China announces that couples will be allowed to have two children
However, many couples in China view a second child as too expensive
China predicts it will have more than 400 million people over the age of 60 in 15 years
For years, the typical on-screen Chinese family looked something like this: Glowing parents doting over one precious child.
The taglines drummed it home: “One hope.” “One joy.” “One responsibility.”
In other words, China’s one-child policy was the family’s way to support and help the state.
But, in recent times, the perfect television family has changed.
In a commercial earlier this year, a boy begrudgingly shares a toy with his younger sister, then they all gather together with a large brood to watch the televised Lunar New Year Gala. The new message was: Two is better than one.
In the typical fashion of Chinese state media, the bigger the news, the shorter the article. This one came in one sentence, just as foreign reporters were clocking off work.
And it started with a bombshell: “China will allow all couples to have two children, abandoning its decades-long one-child policy.”
The decision came after a secretive four day meeting in a Beijing hotel where senior communist party officials strategized a five year plan for the ruling party.
In a country ruled by top-down command politics, few edicts have been as controversial or as hated as the one-child policy.
Now, it’s being amended to try to save an aging and declining workforce.
For about 35 years, the Party enforced its policy on most Chinese to curb population growth, and to spur the economy.
When the propaganda didn’t work, local officials have resorted to abortions, heavy fines, and forced sterilization.
The policy was always a bit of a misnomer as millions of Chinese weren’t restricted to one child. But it was the urban and often up and coming Chinese families that had to bear the brunt of the rules.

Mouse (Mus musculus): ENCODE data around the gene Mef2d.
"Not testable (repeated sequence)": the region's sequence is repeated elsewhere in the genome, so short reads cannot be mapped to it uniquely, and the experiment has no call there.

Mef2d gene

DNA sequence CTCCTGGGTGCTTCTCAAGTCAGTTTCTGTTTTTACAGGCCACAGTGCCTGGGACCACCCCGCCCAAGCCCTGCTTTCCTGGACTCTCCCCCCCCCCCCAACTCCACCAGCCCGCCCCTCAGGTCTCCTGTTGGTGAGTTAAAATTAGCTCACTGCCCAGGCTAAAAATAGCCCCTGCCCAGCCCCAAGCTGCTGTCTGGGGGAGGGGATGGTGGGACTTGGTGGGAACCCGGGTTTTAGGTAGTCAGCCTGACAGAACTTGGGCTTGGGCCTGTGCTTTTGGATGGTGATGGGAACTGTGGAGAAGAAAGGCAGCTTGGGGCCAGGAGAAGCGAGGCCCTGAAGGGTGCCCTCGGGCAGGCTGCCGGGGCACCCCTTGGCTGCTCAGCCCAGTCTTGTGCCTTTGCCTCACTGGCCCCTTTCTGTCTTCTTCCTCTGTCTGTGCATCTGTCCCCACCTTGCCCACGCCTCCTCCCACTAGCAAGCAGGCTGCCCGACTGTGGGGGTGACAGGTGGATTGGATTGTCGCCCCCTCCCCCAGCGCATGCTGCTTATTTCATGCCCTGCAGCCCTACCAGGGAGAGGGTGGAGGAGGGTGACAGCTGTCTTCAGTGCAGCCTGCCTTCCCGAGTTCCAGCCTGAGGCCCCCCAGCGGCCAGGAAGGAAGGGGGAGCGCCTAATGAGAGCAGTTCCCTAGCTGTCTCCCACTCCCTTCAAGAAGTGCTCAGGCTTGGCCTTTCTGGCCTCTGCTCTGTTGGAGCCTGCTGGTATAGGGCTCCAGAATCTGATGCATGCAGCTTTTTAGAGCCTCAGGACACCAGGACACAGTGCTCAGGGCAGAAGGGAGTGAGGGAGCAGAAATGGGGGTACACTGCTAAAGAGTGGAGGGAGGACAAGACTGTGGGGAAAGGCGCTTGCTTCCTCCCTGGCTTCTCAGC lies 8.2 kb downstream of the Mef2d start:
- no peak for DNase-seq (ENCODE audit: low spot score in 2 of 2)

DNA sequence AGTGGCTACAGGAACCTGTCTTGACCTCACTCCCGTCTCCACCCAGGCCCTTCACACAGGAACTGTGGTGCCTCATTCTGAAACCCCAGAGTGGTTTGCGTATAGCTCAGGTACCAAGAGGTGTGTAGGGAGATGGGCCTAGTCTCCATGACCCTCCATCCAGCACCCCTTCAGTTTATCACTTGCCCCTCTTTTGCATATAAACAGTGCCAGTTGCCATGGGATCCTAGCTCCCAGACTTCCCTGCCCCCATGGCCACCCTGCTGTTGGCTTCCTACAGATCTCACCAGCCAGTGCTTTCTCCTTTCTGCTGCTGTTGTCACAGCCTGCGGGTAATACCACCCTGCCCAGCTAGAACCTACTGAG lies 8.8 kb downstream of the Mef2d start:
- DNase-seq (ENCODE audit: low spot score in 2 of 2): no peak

But even as the party steadily relaxed the policy, allowing parents, who themselves were an only child, to have a second child – many parents came to the realization that another bundle of joy wasn’t realistic.
Yang Xue and Chang Zi’an told me earlier this year that though they could qualify for a second child, they had no plans for a brother or sister for Tao Zi because it was just too expensive – even for two professionals.
In fact, demographers say that the changes in policy this year have all been too little too late.
“China has already begun to feel an unfolding crisis in terms of its population change,” Wang Feng, a professor at Fudan University, told me earlier this year, “History will look back to see the one-child policy as one of the most glaring policy mistakes that China has made in its modern history,” he said.
Chinese government officials still maintain that it was necessary to keep population numbers down, to allow China’s breakneck growth without an added burden of a population strain. But now China faces a rapidly graying population.
The government says the country could become home to the highest elderly population on the planet in just 15 years, with more than 400 million people over the age of 60.
Researchers say healthcare and social services will all be burdened by the graying population, and the world’s second largest economy will struggle to maintain its growth, because there simply would not be enough workers to push the economy forward.
The Party will be hoping this latest decision will spark a baby boom. And the stakes couldn’t be higher.